It may qualify if the faculty member is a licensed attorney and if the work is done on a pro bono basis, the work is directed toward future litigation, and the student is not compensated. The work may not be strictly academic (e.g., working on a faculty member's book).
Does a judicial clerkship qualify?
However, judicial clerkships are not eligible for HLS Summer Public Interest Funding.
Does work on a political campaign or 527 qualify?
Most likely no.
If the work is as legal counsel to the campaign or as a lawyer in the general counsel's office, then it may count toward the pro bono requirement.
Does non-legal volunteer work count toward the requirement (e.g. Big Brother/Big Sister)?
Work must be legal to qualify for the pro bono requirement. Education in the community for both adults and children concerning the legal process and their rights may fulfill the requirement if there is an advocacy or representational aspect to the work (for example, writing pamphlets about Fair Housing laws or leading information sessions on pro se divorce).
Does foreign language translation qualify?
Foreign language interpretation on behalf of a client in an approved legal services setting (generally HLS clinics which provide legal services) will qualify. Written translation work does not qualify since it does not have an advocacy or representational component.
When can students begin working towards the requirement?
Spring semester of the 1L year.
Work can also be done in the summers between law school years, during 2L and 3L winter term, or during vacations.
When must students complete the requirement?
Before spring break of 3L year.
You must complete the work and submit all the paperwork before this time. Students enrolled in a clinic during 3L spring semester are excused from this deadline.
When will hours appear on the transcript?
Within several weeks of completion of the pro bono paperwork.
May students do more than 40 hours of pro bono work?
You are encouraged to do more than 40 hours. As long as the placement where you are conducing pro bono work is approved and all paperwork is completed on time, additional hours will be acknowledged by HLS. We ask that you let our office know of any additional pro bono work so we can recognize efforts above and beyond the requirement. Students who complete more than 1,000 hours of pro bono work are noted in the graduation program during Commencement. In fact, 93% of students do more than 40 hours!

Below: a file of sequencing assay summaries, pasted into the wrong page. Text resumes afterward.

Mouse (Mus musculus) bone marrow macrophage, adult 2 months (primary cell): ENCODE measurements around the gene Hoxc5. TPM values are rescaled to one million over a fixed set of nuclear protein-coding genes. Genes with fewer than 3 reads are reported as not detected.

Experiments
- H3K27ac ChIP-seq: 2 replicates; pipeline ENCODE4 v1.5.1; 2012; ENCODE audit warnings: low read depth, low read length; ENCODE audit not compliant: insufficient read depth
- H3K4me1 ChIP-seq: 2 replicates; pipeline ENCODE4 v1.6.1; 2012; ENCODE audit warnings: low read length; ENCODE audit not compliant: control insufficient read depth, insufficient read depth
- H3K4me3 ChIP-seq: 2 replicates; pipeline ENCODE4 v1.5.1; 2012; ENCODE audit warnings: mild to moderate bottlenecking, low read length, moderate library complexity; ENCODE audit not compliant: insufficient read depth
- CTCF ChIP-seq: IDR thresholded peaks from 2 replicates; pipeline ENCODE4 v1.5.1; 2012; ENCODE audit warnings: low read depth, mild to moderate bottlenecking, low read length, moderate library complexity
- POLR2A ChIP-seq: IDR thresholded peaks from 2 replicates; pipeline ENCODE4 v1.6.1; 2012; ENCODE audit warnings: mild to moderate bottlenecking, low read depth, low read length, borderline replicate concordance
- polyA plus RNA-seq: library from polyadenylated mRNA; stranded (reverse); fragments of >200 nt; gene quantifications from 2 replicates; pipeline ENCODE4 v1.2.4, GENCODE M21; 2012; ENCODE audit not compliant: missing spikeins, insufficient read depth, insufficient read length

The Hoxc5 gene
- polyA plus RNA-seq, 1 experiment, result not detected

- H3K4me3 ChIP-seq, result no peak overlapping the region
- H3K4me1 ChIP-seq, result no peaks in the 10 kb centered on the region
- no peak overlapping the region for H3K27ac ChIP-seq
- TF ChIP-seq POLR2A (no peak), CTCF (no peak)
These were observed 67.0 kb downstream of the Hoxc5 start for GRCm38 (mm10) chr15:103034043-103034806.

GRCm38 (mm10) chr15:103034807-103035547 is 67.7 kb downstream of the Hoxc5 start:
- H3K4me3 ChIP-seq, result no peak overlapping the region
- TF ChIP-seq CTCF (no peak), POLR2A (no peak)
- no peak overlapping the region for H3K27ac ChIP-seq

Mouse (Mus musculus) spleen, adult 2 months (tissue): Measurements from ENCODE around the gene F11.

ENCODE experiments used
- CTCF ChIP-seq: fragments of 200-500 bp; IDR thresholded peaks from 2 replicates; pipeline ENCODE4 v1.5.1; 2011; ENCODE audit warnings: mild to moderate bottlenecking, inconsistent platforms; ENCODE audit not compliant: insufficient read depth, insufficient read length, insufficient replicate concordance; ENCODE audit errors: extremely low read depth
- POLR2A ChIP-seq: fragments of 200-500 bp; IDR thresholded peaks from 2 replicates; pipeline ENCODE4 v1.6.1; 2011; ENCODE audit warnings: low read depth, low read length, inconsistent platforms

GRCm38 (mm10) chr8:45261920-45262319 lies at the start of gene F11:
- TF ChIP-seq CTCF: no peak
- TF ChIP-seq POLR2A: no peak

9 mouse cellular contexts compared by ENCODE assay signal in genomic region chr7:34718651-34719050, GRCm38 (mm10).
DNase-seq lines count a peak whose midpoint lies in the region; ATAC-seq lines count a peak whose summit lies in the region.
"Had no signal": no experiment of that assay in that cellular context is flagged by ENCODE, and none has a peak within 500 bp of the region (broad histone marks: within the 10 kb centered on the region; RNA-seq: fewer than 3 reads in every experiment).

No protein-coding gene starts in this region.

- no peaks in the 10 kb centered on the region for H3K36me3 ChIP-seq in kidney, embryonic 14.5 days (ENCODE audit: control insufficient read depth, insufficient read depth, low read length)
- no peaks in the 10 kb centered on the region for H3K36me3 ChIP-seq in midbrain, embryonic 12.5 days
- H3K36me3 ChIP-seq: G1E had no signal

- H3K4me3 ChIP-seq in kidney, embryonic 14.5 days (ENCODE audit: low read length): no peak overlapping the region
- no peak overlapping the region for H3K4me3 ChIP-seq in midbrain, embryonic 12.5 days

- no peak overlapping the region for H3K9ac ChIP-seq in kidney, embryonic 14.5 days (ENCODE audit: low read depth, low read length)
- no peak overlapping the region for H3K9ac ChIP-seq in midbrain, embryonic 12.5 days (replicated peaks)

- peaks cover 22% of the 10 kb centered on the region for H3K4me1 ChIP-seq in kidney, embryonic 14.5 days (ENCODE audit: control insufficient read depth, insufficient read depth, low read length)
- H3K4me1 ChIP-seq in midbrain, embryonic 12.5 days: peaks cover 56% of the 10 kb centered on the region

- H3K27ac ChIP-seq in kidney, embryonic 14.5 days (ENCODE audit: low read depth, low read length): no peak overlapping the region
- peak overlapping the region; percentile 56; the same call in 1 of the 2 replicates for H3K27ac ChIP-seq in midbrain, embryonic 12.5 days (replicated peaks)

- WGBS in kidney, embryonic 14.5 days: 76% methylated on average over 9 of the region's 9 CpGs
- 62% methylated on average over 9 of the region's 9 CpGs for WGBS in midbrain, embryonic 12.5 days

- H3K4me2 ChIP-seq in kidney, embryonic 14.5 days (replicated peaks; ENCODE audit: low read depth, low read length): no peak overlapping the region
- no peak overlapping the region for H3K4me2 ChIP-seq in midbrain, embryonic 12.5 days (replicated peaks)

Does training time count towards the requirement?
Does transportation time count towards the requirement?
Does observation time count toward the requirement?
What is the procedure for students volunteering with an HLS student practice organization (SPO)?
If you are working with an approved HLS student practice organization, an officer or supervisor should first meet with the Office of Clinical and Pro Bono Programs to discuss the project and process. Each student must submit all of the required pro bono forms to the SPO administrator. If you will be volunteering for an extended period of time, you may hand in your time logs at the end of each semester or year and we will keep them on file.
What is the procedure for students doing clinical work?
Almost all clinicals automatically count towards the pro bono requirement, except for those where clinical work is for a for-profit entity or project. At the end of every semester, clinical credits are automatically converted into pro bono hours at a rate of 60 hours per credit. If you are earning clinical credit you do not need to submit any pro bono forms. You will receive a notice confirming completion of the pro bono requirement after successful completion of the clinical (i.e. a passing grade has been achieved). If you have previously completed the pro bono requirement, the hours will be added to your student record.
What are the steps for fulfilling the pro bono requirement?
To receive pro bono credit and Public Service Initiative credit, the following must be completed:
See our Forms page for all paperwork. The link to the online evaluation will be emailed to you.
The state of New York recently introduced a pro bono requirement for all New York Bar applicants. Beginning January 1, 2015, all applicants for admission by examination to the New York Bar must perform 50 hours of law-related pro bono service prior to filing their application. Read about the requirement and contact the New York Bar directly with questions.
Back to Top